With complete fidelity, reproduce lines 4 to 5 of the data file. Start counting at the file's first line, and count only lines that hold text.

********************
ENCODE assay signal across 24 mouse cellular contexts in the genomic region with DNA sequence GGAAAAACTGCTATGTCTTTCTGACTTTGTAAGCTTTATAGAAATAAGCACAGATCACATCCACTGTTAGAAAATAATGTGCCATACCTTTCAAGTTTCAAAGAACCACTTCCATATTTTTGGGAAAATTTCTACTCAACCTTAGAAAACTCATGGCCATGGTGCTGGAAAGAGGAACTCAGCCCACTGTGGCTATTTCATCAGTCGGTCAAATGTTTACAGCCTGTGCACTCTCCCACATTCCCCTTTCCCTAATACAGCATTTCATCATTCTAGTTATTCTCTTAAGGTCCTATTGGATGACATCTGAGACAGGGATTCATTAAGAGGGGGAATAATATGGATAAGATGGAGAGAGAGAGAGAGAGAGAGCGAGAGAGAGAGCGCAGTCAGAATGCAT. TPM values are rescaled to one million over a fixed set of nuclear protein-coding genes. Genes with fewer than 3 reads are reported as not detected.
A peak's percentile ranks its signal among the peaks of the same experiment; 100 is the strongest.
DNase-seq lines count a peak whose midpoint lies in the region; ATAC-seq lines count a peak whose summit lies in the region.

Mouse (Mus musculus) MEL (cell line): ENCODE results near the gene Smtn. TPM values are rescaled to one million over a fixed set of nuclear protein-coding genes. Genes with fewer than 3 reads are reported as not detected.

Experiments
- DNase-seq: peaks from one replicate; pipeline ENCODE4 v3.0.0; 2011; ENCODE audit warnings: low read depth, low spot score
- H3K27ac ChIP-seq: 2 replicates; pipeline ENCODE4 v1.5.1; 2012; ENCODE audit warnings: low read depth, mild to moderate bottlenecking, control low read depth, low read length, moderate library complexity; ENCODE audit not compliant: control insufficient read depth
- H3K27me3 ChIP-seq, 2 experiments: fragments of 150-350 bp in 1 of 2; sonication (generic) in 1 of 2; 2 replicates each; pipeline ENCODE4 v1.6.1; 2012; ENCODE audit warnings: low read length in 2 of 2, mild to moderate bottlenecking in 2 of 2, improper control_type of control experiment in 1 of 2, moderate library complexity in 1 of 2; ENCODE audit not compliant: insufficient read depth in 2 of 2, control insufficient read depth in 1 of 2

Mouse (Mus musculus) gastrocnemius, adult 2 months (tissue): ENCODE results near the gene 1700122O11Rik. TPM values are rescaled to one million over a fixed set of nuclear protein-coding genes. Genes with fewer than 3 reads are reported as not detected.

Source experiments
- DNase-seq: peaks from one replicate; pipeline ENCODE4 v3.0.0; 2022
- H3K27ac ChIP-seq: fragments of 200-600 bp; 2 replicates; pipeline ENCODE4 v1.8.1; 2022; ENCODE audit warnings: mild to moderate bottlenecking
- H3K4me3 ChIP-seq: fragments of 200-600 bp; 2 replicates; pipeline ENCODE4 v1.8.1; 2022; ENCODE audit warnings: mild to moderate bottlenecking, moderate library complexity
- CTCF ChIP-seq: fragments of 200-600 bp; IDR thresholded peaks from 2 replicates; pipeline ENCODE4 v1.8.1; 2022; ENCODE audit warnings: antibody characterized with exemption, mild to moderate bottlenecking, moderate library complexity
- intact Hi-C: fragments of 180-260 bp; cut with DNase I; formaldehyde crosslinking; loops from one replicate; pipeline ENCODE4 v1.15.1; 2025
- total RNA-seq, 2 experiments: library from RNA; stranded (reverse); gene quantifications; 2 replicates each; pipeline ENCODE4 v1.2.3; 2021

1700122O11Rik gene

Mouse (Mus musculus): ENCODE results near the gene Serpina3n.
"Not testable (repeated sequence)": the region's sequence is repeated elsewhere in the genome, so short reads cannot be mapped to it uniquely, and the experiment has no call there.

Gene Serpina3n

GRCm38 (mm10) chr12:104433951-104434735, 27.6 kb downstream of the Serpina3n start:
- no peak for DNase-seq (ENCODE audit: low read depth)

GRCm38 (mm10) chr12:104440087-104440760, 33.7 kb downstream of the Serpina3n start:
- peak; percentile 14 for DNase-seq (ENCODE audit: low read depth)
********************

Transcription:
Mouse (Mus musculus) MEL (cell line): ENCODE results near the gene Smtn. TPM values are rescaled to one million over a fixed set of nuclear protein-coding genes. Genes with fewer than 3 reads are reported as not detected.

Experiments